Added: Ferrell Pollitt - Date: 29.04.2022 11:08 - Views: 41331 - Clicks: 3864
By contrast, close observers of American family life may think stay-at-home moms are more common among the poor. It turns out they are both right, according to a new Institute for Family Studies analysis of the American Community Survey.
Among mothers married to husbands who work full-time and year-round—the population most likely to have the option of staying home—there is a U-shaped curve between a mother's chances of being out of the labor force and her husband's earned income.
That is, the real housewives of America are most likely to be found among women married to men earning just a little or quite a lot. A couple of factors are at play. When children are in the picture, the high childcare costs often outweigh that potential second income. For these couples, it often makes more financial sensegiven high childcare costs and her low potential earnings, to have someone stay at home, usually mom. But on the other hand, higher-income men tend to marry women with higher education and higher earnings.
For these mothers, opting out of the workforce carries a higher opportunity cost. Of course, we are only talking about raising children in economic terms here. Moreover, in an age of helicopter parenting, raising children often feels like more than a full-time job today. It is no surprise that some women may want to or feel like they need to trade their professional jobs for a full-time unpaid job at home. One way of testing this is to look at the impact of education on the married mothers in our sample because education is a rough proxy for earning capacity.
And what makes this complicated is that it really is the case that higher-earning d have higher-educated wives.
So, the education dynamic may straighten out the curve somewhat for more educated women. We wouldn't expect to fully straighten out the curve by ing for this, because assortative mating happens within educational as well. For instance, Ivy League gr are disproportionately likely to marry other Ivy League gr, not just to marry college gr in general.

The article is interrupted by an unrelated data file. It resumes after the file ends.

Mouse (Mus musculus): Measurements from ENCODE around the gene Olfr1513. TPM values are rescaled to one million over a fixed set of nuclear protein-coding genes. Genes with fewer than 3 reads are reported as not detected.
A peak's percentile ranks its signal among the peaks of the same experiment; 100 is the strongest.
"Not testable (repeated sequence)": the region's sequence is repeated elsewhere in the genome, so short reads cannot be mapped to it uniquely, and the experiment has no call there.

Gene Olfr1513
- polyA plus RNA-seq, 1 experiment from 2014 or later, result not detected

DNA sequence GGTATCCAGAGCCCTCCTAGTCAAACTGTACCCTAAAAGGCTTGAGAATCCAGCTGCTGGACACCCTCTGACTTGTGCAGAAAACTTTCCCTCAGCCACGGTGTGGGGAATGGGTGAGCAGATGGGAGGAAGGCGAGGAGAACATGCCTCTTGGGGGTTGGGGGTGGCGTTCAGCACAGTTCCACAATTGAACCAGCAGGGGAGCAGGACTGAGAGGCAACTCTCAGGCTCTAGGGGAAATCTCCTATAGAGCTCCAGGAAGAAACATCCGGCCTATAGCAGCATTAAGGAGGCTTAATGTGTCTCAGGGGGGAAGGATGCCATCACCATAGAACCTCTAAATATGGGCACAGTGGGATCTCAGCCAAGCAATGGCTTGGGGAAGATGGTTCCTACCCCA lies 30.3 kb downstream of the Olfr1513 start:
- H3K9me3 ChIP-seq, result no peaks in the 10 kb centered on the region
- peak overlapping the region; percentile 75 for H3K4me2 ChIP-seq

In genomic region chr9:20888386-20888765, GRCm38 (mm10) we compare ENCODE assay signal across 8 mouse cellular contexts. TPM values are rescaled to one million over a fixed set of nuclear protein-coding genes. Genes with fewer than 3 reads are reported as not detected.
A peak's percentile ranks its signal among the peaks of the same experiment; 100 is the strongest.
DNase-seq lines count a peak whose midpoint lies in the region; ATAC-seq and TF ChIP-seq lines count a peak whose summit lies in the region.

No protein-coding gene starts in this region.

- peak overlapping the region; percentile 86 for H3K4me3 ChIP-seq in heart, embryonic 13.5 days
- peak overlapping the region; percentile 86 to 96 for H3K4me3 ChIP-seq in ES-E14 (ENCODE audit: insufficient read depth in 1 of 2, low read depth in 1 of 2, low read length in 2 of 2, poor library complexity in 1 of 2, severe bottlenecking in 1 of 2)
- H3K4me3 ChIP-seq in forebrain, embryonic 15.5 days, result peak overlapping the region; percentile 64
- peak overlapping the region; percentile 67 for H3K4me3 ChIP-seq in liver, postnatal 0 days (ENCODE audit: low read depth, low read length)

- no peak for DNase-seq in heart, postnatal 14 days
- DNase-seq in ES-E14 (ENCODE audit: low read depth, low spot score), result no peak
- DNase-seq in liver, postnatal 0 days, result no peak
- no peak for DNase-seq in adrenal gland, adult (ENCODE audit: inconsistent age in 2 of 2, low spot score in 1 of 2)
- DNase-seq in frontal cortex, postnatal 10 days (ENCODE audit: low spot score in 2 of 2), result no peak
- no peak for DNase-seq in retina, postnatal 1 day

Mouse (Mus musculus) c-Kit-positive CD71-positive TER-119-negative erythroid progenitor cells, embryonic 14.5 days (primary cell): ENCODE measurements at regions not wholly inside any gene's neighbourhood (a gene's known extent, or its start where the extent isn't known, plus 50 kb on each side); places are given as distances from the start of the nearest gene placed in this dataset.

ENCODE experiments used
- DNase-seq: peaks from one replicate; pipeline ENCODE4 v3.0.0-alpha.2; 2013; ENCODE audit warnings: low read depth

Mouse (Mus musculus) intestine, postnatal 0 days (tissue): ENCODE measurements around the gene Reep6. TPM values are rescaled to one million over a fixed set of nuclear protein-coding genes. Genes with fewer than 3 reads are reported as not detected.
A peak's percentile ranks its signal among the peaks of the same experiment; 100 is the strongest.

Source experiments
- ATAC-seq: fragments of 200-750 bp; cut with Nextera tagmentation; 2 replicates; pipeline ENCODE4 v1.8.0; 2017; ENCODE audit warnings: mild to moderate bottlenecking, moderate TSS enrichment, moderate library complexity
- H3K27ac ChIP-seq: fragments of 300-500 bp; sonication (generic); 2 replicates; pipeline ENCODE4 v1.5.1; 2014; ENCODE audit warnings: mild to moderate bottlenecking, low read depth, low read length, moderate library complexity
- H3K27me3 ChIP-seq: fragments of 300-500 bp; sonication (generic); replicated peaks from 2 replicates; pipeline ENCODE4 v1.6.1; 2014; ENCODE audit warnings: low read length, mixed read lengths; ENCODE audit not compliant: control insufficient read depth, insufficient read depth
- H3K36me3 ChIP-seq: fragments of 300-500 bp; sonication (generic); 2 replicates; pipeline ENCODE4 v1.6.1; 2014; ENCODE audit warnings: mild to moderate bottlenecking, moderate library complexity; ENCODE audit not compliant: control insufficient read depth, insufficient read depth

But we should expect the left-hand side of the shape to be less pronounced when women are separated by education. Indeed, that is what we see. A point drop in labor-force opting-out among married mothers in our initial chart is cut down by half or more within educational. This theory, then, is a good fit for the data and makes a great deal of intuitive sense. Further, our are strikingly similar when the same analyses are run on the ACS instead of the ACS, suggesting that these patterns are reasonably stable over the short run.
To be sure, there is a difference between a commonsensical theory consistent with the facts and an ironclad causal inference. There are other ways to interpret these findings, some of which are probably another part of the story and deserve further exploration.
There may be a selection effect in which higher-earning men seek out women willing to stay home, for example, or differences in values among women of different skill levels. In workWang found that lower-income women are more likely to say their ideal arrangement would be to work full time. Having children is a major life-changing event for both men and women.